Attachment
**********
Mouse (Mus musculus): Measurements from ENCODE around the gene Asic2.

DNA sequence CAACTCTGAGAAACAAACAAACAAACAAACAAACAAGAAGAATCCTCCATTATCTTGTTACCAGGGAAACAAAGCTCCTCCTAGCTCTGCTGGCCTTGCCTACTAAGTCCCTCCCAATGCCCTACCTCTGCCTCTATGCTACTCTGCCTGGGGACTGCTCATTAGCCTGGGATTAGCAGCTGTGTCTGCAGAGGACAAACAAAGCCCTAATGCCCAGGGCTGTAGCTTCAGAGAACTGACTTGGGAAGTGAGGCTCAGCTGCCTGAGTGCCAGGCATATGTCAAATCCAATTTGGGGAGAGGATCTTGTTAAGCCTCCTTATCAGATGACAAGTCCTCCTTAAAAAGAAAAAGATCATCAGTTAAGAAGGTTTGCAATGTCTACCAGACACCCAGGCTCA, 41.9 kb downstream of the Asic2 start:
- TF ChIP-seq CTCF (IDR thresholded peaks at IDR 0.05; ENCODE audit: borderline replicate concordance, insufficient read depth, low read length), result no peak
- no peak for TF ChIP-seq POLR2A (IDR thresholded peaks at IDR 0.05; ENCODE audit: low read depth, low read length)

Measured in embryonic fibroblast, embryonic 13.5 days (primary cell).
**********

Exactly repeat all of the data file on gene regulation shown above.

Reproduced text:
Mouse (Mus musculus): Measurements from ENCODE around the gene Asic2.

DNA sequence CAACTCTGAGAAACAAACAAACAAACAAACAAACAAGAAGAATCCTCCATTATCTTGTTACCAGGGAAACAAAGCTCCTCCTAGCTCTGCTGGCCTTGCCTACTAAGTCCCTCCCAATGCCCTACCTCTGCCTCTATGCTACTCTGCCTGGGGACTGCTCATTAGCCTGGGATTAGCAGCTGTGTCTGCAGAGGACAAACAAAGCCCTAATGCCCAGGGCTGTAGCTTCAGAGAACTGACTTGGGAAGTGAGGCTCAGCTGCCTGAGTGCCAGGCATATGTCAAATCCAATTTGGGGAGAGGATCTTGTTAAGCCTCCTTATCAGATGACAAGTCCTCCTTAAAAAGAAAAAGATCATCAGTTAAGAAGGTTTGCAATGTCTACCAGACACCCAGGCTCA, 41.9 kb downstream of the Asic2 start:
- TF ChIP-seq CTCF (IDR thresholded peaks at IDR 0.05; ENCODE audit: borderline replicate concordance, insufficient read depth, low read length), result no peak
- no peak for TF ChIP-seq POLR2A (IDR thresholded peaks at IDR 0.05; ENCODE audit: low read depth, low read length)

Measured in embryonic fibroblast, embryonic 13.5 days (primary cell).